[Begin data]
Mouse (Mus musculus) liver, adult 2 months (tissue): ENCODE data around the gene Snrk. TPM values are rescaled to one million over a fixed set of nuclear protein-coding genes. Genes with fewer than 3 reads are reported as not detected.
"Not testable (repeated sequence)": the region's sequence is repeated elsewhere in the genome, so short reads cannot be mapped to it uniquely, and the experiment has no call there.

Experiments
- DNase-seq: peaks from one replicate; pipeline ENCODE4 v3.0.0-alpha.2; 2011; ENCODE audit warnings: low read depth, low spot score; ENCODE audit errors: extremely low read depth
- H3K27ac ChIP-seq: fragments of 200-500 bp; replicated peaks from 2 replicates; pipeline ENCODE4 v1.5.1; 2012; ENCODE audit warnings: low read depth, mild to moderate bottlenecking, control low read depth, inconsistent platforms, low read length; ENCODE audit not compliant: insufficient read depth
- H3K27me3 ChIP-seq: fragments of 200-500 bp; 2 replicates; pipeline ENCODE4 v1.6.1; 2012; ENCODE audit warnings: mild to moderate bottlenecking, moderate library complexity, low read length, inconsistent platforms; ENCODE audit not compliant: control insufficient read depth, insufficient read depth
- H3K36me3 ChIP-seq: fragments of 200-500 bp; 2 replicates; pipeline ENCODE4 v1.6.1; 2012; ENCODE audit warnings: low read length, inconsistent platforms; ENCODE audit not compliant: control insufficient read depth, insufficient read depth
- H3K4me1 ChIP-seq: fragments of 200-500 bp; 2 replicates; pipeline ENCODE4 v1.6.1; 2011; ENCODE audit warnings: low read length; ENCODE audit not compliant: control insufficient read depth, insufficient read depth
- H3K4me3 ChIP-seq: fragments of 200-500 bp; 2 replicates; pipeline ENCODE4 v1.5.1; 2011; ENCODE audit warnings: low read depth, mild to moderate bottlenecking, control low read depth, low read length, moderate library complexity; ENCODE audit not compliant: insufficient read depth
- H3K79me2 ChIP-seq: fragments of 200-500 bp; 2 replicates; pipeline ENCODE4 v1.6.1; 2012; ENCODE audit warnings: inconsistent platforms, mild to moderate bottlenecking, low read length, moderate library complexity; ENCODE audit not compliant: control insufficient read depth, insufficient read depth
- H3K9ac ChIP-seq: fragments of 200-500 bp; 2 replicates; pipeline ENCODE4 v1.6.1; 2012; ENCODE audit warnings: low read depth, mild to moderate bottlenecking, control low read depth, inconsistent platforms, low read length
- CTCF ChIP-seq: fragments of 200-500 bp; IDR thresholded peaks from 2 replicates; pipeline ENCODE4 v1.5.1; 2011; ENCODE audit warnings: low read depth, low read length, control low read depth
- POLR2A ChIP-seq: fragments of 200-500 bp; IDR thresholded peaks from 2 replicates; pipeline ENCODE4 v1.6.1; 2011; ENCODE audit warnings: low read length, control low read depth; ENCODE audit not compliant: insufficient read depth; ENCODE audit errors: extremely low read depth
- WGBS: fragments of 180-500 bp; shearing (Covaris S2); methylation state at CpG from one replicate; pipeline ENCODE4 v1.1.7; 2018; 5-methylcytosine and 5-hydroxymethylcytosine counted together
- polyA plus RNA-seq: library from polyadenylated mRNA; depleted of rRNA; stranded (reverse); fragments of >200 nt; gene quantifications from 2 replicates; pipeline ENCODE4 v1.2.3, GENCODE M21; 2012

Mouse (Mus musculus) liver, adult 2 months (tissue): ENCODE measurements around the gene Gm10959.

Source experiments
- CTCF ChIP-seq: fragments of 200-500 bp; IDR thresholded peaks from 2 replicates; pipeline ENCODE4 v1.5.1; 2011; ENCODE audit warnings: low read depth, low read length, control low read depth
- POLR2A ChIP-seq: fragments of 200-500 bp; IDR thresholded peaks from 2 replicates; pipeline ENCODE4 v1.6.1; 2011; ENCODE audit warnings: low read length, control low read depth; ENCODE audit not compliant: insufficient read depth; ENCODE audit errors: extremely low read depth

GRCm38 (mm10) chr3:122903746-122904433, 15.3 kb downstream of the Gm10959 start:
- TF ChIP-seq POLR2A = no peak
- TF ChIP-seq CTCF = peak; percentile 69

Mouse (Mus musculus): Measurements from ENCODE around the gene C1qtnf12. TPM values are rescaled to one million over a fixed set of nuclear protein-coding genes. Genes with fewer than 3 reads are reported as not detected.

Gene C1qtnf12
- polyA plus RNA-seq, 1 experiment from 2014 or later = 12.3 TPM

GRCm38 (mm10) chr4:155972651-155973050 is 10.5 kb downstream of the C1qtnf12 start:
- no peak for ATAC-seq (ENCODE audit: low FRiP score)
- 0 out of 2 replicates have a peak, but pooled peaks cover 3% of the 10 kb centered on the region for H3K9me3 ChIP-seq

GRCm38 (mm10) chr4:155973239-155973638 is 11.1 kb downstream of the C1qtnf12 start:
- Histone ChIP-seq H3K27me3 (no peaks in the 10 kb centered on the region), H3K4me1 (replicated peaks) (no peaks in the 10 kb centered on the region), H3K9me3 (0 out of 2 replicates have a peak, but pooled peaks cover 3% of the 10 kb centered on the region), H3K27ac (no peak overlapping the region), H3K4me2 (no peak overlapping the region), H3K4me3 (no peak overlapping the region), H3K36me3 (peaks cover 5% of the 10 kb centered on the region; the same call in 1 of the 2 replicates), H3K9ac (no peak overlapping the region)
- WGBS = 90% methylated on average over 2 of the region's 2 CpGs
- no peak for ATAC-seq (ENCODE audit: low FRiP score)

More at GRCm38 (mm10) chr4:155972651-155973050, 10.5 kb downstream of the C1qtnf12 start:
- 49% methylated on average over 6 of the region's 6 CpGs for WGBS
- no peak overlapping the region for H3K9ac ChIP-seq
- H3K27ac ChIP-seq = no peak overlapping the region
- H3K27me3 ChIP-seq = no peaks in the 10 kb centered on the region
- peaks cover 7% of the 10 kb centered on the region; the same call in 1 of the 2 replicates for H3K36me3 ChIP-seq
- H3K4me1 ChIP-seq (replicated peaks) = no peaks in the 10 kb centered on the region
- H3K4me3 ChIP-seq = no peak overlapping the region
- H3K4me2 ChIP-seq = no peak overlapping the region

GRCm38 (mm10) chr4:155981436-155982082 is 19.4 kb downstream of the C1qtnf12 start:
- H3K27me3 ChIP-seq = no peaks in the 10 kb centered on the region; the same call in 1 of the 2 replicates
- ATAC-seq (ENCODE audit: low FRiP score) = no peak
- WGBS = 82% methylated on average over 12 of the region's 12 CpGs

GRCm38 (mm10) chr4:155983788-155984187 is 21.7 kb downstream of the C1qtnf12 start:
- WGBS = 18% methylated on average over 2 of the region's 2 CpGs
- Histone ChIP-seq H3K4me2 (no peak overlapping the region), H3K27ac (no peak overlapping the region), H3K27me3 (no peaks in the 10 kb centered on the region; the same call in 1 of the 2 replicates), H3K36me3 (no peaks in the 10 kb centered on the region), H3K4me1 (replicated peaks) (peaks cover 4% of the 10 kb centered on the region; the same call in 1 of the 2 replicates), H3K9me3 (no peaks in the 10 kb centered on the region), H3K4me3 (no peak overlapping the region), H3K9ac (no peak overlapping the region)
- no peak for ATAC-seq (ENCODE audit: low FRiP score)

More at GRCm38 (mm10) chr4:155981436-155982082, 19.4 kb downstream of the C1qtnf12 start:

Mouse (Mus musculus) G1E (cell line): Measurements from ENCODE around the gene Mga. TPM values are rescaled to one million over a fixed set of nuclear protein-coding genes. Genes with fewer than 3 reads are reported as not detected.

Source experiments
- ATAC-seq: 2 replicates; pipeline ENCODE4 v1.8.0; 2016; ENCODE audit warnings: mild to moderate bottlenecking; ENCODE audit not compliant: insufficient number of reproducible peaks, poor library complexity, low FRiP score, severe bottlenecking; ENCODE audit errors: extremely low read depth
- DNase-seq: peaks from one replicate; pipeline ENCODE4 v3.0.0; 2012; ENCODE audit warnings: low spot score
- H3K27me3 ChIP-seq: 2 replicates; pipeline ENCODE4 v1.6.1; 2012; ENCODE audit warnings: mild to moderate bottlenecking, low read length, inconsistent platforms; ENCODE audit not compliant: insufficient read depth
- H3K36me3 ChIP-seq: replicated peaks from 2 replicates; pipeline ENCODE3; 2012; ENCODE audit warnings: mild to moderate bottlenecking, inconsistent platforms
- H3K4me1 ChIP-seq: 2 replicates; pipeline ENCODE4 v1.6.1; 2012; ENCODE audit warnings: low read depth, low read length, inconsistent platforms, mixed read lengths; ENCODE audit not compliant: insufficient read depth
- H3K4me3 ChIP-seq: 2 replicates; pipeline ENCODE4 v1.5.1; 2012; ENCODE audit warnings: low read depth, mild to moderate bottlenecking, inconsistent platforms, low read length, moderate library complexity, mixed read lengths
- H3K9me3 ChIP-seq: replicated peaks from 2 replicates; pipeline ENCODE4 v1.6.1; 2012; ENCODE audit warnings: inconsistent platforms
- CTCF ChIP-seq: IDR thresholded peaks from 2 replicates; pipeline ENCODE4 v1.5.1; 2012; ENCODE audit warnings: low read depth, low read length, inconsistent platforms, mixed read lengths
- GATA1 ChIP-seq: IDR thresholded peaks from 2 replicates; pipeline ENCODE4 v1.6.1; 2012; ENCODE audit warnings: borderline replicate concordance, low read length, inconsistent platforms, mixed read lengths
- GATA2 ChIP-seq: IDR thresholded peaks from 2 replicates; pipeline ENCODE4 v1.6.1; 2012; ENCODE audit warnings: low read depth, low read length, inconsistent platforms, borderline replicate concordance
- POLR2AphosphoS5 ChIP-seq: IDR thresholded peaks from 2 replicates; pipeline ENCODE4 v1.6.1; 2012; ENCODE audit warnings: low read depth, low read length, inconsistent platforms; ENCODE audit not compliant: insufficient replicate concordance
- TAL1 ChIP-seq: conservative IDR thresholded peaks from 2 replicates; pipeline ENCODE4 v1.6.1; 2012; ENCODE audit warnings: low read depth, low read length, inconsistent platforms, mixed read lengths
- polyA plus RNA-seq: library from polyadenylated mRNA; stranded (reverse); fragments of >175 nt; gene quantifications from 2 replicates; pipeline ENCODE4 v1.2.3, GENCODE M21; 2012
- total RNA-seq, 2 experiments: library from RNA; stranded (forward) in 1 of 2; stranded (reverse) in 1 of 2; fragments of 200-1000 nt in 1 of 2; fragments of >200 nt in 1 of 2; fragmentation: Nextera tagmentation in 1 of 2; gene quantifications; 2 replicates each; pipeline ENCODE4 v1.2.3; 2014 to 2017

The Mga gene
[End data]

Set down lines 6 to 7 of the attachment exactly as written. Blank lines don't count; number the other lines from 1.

- H3K27me3 ChIP-seq: fragments of 200-500 bp; 2 replicates; pipeline ENCODE4 v1.6.1; 2012; ENCODE audit warnings: mild to moderate bottlenecking, moderate library complexity, low read length, inconsistent platforms; ENCODE audit not compliant: control insufficient read depth, insufficient read depth
- H3K36me3 ChIP-seq: fragments of 200-500 bp; 2 replicates; pipeline ENCODE4 v1.6.1; 2012; ENCODE audit warnings: low read length, inconsistent platforms; ENCODE audit not compliant: control insufficient read depth, insufficient read depth